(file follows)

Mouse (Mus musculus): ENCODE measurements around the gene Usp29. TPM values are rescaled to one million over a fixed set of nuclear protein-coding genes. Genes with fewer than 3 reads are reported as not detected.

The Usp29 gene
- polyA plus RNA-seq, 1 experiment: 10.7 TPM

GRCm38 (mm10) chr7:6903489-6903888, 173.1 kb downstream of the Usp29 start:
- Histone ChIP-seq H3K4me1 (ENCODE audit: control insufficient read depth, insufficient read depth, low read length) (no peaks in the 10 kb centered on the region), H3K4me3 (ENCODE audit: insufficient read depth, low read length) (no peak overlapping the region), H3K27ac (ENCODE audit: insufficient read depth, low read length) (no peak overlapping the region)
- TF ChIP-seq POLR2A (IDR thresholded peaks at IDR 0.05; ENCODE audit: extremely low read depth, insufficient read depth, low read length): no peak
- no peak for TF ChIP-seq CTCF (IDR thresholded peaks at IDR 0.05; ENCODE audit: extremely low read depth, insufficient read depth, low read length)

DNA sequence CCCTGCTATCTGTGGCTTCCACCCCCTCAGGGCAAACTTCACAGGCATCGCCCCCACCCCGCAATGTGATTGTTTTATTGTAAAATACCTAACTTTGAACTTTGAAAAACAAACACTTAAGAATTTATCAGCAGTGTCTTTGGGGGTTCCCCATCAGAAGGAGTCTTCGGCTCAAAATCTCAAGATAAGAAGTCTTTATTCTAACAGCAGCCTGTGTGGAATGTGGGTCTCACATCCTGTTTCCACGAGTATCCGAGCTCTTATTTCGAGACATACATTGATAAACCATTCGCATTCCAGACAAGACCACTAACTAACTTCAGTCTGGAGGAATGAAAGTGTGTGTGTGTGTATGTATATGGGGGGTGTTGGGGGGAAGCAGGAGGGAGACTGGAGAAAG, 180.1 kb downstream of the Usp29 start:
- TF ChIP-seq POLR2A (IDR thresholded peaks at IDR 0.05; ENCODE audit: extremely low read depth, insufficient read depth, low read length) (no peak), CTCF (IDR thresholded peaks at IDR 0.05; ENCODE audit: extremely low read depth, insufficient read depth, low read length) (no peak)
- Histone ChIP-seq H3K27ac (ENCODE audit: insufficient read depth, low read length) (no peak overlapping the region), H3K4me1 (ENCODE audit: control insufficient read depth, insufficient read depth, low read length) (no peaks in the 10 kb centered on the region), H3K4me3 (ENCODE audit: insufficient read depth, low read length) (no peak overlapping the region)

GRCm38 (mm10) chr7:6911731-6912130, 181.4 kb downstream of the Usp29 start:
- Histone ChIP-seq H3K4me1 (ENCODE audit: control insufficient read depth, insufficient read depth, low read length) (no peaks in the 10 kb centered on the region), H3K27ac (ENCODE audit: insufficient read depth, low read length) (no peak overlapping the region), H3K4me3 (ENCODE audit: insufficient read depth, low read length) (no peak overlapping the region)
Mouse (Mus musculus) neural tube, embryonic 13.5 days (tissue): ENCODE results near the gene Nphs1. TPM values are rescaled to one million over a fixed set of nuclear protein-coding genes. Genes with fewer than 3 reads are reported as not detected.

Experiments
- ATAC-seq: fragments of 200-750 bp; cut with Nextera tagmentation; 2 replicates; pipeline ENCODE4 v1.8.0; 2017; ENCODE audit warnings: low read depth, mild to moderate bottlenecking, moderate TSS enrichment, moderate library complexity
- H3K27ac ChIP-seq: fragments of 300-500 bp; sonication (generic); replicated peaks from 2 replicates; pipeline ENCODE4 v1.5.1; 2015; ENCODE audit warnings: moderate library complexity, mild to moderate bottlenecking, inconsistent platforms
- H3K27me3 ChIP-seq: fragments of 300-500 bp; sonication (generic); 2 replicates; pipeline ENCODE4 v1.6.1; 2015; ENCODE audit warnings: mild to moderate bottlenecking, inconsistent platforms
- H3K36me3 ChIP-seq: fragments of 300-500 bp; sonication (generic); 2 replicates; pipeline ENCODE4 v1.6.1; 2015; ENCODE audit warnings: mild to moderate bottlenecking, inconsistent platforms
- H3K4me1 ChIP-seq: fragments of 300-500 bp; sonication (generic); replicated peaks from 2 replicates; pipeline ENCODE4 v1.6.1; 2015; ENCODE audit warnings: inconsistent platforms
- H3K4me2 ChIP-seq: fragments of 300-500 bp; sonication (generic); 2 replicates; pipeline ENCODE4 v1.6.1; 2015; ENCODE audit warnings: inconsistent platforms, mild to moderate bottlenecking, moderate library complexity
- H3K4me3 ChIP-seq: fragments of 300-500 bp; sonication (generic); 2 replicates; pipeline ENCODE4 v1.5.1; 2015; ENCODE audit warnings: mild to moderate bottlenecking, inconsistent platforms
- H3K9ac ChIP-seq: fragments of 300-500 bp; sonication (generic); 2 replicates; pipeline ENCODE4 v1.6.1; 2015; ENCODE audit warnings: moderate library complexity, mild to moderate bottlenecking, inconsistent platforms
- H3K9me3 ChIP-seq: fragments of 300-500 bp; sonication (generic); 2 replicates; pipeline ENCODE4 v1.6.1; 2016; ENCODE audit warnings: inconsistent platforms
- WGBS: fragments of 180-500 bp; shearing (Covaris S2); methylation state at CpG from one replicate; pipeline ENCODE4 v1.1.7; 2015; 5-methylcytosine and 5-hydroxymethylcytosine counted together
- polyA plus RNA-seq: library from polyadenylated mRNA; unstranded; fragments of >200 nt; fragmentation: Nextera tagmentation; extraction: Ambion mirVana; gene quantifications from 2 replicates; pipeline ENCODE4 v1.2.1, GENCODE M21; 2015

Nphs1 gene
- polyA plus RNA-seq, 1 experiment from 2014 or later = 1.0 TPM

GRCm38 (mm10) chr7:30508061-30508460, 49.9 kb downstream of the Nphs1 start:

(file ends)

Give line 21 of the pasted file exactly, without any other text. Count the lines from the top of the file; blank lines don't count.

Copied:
- H3K4me3 ChIP-seq: fragments of 300-500 bp; sonication (generic); 2 replicates; pipeline ENCODE4 v1.5.1; 2015; ENCODE audit warnings: mild to moderate bottlenecking, inconsistent platforms